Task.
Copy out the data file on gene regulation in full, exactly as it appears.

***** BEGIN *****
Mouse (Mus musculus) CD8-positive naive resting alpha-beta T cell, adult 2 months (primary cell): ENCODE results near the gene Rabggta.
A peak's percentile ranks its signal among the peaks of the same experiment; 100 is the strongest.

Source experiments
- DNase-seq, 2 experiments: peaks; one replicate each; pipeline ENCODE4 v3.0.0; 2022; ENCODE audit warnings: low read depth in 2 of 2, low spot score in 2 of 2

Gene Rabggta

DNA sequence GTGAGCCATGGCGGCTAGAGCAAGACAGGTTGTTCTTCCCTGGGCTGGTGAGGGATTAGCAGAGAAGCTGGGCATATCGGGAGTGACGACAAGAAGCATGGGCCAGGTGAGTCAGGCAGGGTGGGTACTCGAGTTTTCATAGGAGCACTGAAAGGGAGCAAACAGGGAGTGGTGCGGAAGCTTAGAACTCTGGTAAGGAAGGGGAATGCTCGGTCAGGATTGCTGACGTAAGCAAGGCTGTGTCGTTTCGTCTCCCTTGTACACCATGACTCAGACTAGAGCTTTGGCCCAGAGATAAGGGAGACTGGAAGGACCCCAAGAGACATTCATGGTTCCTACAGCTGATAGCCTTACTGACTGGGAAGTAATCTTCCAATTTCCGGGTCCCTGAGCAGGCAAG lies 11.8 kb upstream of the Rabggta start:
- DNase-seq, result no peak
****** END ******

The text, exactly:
Mouse (Mus musculus) CD8-positive naive resting alpha-beta T cell, adult 2 months (primary cell): ENCODE results near the gene Rabggta.
A peak's percentile ranks its signal among the peaks of the same experiment; 100 is the strongest.

Source experiments
- DNase-seq, 2 experiments: peaks; one replicate each; pipeline ENCODE4 v3.0.0; 2022; ENCODE audit warnings: low read depth in 2 of 2, low spot score in 2 of 2

Gene Rabggta

DNA sequence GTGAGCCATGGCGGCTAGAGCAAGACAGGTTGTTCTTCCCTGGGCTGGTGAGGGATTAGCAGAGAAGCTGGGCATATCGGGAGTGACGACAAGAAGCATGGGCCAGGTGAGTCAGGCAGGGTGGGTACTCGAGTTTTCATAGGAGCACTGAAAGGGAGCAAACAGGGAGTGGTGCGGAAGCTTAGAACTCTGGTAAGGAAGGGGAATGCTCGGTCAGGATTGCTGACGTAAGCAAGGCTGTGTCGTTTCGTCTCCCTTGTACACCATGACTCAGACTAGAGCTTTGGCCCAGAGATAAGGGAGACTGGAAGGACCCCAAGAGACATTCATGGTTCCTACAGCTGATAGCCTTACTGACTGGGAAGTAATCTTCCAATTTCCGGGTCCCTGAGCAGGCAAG lies 11.8 kb upstream of the Rabggta start:
- DNase-seq, result no peak